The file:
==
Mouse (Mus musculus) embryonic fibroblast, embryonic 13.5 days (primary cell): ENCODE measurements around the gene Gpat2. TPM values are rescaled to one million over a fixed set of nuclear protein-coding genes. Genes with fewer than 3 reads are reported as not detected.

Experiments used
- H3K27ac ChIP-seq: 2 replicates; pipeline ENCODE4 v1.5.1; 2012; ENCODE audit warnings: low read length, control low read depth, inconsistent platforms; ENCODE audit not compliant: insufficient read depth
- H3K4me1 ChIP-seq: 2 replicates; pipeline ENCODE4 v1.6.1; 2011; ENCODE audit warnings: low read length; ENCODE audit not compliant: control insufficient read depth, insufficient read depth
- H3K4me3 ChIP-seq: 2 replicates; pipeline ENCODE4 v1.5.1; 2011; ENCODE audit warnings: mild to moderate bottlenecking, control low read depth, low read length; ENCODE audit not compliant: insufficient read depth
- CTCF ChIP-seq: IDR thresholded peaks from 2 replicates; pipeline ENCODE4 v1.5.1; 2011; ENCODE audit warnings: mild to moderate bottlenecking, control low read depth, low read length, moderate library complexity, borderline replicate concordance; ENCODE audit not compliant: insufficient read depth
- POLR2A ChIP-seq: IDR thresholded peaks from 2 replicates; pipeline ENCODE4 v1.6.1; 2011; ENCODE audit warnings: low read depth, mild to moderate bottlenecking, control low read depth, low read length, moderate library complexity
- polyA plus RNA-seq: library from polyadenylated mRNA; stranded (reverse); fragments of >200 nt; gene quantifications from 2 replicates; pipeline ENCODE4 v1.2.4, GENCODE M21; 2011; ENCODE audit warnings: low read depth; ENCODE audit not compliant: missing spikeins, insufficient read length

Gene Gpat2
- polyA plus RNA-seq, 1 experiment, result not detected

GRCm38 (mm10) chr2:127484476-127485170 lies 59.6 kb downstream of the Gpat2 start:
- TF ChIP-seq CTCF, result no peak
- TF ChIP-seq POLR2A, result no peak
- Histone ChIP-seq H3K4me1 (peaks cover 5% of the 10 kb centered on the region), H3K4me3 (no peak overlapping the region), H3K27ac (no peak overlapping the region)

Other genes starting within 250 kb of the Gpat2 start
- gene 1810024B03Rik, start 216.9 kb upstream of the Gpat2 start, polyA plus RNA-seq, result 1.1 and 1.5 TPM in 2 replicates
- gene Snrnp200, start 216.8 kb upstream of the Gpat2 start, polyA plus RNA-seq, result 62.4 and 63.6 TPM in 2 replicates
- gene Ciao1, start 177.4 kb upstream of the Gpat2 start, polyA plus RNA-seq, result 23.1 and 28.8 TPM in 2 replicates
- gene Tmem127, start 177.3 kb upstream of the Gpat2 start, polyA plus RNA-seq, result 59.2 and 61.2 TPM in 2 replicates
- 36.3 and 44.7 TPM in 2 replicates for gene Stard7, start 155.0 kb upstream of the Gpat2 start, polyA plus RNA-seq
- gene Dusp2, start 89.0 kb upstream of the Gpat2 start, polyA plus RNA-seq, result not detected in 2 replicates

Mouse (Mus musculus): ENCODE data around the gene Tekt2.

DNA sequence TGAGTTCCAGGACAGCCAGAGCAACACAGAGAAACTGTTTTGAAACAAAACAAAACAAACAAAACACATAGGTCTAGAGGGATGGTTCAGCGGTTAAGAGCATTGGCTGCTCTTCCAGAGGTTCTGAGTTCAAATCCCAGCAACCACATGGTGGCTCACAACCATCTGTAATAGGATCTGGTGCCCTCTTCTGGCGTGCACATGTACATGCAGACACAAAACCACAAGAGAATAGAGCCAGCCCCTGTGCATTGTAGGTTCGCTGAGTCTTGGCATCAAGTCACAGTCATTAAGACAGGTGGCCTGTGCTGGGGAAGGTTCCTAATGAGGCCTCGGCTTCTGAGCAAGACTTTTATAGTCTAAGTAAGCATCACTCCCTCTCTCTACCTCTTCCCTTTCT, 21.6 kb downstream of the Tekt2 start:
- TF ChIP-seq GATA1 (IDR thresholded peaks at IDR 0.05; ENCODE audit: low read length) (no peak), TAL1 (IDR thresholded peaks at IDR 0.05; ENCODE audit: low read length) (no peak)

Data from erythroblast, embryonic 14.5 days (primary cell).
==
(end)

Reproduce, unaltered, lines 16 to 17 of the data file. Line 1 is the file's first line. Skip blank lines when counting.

- gene 1810024B03Rik, start 216.9 kb upstream of the Gpat2 start, polyA plus RNA-seq, result 1.1 and 1.5 TPM in 2 replicates
- gene Snrnp200, start 216.8 kb upstream of the Gpat2 start, polyA plus RNA-seq, result 62.4 and 63.6 TPM in 2 replicates